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Can a Cancer Drug Combo Be Too Effective?

A test that pitted two drugs against leukemia cells produced some promising results—perhaps too promising, cautions researcher Alan Eastman, PhD

Alan Eastman, PhD, has long been interested in the dynamics that lead to the death of cells, particularly cancer cells.

Focus article photo

Alan Eastman, PhD. Photo by Jon Gilbert Fox.

Several years ago, he and other researchers in his lab were examining the drug vinblastine when they discovered something new. Eastman says it was well established that vinblastine interferes with the process of cell division and can eventually kill leukemia cells, a process that can take up to about 24 hours. "Everybody has accepted that as a mechanism of action for this family of drugs," he says. "They're highly potent and they're used in cancer chemotherapy."

Killing Leukemia Cells in Hours, Not a Day

But when Eastman suppressed a family of proteins—called Bcl-2 proteins—that can prevent the death of cells, vinblastine was able to kill cells within just a few hours. That finding led Eastman to wonder whether combining a drug that inhibits Bcl-2 proteins with vinblastine would be an effective treatment against leukemia. So he tested a combination of dinaciclib (a drug that suppresses specific Bcl-2 proteins) and vinblastine on leukemia cell lines from about 40 patients. As he reported in Cancer Biology and Therapy, the combination killed every leukemia cell in most cell lines within about four hours.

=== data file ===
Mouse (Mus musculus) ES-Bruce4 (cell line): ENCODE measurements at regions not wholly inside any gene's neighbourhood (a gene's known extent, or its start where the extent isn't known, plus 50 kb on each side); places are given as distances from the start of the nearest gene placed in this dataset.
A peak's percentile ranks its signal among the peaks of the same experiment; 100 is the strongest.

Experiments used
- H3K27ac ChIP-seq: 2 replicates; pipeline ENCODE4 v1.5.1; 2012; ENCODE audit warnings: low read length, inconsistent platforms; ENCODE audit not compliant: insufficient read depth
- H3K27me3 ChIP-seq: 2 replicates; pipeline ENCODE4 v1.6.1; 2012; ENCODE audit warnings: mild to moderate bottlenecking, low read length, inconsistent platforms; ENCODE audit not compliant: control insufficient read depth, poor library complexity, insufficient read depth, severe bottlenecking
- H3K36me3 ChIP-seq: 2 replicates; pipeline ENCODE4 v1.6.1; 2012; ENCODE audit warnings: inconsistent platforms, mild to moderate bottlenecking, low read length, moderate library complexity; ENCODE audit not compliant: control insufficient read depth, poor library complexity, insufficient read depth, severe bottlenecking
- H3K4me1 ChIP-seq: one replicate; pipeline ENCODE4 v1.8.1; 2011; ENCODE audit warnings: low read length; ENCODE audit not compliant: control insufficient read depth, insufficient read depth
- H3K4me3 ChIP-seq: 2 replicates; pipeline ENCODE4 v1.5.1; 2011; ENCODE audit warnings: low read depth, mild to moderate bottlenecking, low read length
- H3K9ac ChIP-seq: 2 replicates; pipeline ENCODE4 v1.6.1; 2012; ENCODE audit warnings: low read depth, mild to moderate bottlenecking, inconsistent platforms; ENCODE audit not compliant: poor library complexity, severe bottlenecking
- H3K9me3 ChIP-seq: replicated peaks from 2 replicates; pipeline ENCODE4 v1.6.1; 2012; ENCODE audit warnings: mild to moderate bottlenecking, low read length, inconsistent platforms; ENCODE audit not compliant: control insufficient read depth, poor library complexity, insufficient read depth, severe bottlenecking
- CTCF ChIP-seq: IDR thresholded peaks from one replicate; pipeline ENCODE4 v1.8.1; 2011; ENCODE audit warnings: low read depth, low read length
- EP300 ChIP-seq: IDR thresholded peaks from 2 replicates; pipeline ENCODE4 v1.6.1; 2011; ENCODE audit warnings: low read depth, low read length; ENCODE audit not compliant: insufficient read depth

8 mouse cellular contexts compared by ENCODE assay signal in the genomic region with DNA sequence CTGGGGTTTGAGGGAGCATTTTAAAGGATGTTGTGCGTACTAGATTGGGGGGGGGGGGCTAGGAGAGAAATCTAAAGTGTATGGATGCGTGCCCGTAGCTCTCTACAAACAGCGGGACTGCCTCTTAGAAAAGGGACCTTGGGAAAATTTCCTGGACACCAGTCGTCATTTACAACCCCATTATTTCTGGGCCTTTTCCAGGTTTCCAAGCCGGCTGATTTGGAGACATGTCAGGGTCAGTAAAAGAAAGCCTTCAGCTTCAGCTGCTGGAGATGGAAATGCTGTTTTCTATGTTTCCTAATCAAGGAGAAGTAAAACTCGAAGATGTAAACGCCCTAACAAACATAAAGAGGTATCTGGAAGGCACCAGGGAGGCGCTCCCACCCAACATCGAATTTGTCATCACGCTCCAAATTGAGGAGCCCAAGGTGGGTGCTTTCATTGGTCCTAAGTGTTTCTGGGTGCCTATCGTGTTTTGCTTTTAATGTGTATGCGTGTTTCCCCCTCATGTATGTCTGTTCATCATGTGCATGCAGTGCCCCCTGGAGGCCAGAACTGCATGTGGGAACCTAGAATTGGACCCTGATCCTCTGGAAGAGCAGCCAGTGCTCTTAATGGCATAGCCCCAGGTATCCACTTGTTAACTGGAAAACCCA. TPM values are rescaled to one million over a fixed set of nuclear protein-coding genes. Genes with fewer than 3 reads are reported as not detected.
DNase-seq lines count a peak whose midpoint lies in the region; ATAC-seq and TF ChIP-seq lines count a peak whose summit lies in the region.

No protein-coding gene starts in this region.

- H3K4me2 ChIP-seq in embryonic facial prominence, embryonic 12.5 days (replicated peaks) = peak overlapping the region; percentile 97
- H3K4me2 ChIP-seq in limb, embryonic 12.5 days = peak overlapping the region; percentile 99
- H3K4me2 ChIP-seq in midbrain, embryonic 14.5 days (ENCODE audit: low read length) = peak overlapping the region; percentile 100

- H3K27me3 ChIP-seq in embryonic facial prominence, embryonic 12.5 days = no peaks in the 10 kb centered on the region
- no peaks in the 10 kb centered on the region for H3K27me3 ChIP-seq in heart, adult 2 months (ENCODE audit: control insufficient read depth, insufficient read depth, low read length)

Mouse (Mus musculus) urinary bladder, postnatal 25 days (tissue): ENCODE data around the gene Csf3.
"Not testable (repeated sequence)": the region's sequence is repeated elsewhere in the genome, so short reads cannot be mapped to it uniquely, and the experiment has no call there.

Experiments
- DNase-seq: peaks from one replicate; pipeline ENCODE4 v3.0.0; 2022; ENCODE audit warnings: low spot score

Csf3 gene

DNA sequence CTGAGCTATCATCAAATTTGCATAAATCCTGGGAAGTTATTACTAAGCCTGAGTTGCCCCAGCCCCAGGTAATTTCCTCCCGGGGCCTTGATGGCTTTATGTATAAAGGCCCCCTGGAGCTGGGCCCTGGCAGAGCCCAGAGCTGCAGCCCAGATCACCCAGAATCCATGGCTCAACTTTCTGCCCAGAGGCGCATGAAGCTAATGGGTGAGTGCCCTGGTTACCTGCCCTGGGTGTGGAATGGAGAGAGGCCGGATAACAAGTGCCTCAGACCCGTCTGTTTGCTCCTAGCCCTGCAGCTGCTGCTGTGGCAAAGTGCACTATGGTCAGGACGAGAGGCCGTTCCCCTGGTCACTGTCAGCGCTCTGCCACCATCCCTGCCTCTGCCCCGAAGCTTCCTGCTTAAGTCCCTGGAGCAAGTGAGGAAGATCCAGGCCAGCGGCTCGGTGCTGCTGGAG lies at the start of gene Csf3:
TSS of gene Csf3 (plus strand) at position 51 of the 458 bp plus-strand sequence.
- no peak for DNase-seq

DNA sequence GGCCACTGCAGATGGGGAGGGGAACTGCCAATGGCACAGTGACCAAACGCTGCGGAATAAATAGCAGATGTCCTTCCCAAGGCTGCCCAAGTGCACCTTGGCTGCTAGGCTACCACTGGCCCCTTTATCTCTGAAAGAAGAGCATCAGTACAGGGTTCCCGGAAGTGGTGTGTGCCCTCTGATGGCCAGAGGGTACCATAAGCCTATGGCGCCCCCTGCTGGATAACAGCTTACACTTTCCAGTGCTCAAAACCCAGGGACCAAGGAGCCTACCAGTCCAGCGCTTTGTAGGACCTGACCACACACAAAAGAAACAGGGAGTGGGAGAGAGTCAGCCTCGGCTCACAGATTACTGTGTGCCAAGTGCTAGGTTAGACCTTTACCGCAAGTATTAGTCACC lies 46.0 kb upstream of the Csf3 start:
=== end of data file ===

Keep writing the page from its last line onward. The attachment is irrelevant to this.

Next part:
But the success comes with a caveat, says Eastman. "The downside is it's almost too effective." The problem, he explains, is that a drug that's so widely effective may be more apt to kill normal cells as well, whereas a drug that kills only a few cell lines may be targeting a specific vulnerability perhaps not present in normal cells.

"Real Potential" for Leukemia Therapy

Yet so far, the combination appears to be safe. When normal white blood cells were exposed to the drugs, there was no greater cell death than expected, and Eastman says previous clinical trials using dinaciclib have shown that patients can tolerate the drug. With these results in hand, he hopes to move forward with clinical trials. "I think it has some real potential for therapy," he says, even though, he emphasizes, there is still much left to be learned.

Article by Amos Esty, originally published in the Winter 2011 edition of Dartmouth Medicine

March 26, 2012